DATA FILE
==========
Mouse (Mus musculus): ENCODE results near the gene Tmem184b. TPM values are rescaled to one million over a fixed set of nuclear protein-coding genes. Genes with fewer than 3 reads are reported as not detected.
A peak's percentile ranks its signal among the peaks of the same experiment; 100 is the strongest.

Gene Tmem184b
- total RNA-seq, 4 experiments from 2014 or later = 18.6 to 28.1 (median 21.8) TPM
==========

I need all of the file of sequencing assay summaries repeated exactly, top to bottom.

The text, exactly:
Mouse (Mus musculus): ENCODE results near the gene Tmem184b. TPM values are rescaled to one million over a fixed set of nuclear protein-coding genes. Genes with fewer than 3 reads are reported as not detected.
A peak's percentile ranks its signal among the peaks of the same experiment; 100 is the strongest.

Gene Tmem184b
- total RNA-seq, 4 experiments from 2014 or later = 18.6 to 28.1 (median 21.8) TPM